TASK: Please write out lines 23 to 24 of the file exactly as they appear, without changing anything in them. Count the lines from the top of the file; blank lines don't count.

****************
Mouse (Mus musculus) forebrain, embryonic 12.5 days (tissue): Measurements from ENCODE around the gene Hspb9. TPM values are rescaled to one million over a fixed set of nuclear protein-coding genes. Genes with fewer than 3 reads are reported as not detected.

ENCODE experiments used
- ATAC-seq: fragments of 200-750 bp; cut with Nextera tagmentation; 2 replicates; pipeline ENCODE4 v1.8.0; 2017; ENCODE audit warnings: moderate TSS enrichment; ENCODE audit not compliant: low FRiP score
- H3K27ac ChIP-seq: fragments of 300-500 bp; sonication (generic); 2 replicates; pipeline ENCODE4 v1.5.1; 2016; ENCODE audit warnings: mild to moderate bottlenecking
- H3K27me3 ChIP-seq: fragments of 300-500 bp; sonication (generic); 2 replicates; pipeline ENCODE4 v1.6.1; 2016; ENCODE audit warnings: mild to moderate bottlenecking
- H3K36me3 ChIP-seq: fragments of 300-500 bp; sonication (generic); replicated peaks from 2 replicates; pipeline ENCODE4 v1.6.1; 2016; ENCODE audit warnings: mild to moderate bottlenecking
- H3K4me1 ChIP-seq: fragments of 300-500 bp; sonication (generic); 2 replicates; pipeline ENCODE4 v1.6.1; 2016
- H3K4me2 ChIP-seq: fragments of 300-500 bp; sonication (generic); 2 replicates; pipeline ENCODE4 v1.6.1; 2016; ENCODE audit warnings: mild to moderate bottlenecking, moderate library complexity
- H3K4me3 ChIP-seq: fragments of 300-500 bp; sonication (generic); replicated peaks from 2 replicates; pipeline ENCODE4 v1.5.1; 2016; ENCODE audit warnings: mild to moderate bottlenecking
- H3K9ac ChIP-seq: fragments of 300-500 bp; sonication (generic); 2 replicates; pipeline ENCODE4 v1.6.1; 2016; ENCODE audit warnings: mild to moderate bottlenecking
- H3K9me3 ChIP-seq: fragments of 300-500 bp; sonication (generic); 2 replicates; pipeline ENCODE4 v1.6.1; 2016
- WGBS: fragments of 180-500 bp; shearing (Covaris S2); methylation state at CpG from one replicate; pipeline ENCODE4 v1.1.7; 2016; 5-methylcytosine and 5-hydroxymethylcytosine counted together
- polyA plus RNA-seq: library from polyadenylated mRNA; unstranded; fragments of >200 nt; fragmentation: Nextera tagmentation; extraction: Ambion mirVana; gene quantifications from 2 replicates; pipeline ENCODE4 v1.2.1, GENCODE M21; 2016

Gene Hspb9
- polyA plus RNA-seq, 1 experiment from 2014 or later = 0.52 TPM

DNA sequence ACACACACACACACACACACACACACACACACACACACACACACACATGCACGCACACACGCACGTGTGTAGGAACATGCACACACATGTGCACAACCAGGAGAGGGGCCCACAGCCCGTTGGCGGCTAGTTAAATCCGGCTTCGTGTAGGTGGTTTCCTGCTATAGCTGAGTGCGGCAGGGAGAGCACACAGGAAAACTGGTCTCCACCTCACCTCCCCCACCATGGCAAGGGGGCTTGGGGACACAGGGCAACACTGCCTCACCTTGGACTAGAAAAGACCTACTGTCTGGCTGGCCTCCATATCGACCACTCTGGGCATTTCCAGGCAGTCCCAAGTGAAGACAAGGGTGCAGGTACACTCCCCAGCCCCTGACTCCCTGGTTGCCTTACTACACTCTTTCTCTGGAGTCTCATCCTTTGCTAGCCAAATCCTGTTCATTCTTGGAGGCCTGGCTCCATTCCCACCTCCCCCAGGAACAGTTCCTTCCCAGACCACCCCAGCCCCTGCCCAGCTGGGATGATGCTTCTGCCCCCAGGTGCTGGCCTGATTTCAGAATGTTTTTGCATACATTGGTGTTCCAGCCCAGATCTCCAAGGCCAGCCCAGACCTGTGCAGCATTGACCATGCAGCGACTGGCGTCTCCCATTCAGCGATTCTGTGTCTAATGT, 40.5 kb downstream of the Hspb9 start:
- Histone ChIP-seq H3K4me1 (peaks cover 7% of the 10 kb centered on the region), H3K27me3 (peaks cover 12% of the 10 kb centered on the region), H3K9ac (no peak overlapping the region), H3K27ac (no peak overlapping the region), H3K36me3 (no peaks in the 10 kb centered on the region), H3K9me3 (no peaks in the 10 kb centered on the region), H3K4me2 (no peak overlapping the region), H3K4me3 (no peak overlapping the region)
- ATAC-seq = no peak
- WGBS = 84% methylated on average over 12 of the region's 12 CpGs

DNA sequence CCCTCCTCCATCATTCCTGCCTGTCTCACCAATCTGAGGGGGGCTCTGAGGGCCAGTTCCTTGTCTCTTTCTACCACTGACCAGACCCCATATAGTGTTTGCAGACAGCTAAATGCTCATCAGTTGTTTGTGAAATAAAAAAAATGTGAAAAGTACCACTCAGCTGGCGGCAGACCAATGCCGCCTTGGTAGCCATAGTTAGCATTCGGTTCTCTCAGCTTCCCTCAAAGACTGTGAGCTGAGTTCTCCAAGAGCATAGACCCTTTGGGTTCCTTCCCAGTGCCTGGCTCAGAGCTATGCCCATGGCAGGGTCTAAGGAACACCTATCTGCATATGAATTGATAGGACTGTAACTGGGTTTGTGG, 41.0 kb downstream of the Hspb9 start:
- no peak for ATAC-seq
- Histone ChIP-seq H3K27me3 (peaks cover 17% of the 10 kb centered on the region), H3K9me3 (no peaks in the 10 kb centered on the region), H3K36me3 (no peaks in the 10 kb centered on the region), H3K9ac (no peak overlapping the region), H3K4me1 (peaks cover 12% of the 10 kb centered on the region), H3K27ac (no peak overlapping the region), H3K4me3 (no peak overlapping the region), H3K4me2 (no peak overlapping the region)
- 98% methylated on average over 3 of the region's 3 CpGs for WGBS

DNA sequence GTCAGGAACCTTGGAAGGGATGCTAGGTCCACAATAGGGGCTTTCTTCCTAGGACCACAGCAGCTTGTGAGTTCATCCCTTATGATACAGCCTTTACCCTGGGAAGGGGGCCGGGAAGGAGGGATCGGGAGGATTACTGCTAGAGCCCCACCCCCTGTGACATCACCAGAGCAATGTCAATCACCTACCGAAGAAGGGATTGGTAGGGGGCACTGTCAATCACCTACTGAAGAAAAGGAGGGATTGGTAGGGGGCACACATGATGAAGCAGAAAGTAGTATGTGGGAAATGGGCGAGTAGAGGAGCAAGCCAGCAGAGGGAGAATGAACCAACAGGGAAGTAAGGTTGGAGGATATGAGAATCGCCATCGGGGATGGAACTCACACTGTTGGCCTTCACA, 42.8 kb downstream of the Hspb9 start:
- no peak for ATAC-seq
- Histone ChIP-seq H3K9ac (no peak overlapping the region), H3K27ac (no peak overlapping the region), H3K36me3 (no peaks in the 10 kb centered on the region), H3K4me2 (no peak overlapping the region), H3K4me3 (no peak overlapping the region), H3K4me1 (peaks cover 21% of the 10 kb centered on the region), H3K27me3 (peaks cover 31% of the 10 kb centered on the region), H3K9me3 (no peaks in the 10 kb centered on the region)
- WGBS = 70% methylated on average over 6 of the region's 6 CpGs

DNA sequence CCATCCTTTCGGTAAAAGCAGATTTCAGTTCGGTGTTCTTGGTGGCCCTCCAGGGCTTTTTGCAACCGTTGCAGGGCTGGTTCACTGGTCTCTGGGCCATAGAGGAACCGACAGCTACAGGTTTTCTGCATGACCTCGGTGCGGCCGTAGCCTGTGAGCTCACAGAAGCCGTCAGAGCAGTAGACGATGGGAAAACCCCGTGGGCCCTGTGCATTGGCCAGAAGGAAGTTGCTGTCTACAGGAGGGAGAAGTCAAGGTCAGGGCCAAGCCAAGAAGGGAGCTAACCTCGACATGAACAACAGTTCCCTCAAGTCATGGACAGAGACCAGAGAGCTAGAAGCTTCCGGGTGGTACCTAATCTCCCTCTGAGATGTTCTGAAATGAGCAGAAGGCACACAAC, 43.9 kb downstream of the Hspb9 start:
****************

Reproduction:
- 98% methylated on average over 3 of the region's 3 CpGs for WGBS

DNA sequence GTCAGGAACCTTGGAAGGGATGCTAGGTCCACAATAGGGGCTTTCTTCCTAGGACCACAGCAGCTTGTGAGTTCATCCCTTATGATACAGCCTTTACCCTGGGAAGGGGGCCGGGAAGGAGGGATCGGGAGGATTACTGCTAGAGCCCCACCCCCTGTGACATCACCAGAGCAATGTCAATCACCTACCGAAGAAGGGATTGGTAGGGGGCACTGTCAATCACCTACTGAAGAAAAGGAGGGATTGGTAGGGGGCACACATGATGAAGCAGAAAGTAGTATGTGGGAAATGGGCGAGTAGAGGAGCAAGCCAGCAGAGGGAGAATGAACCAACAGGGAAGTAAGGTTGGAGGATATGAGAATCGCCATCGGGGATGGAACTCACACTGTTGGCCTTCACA, 42.8 kb downstream of the Hspb9 start: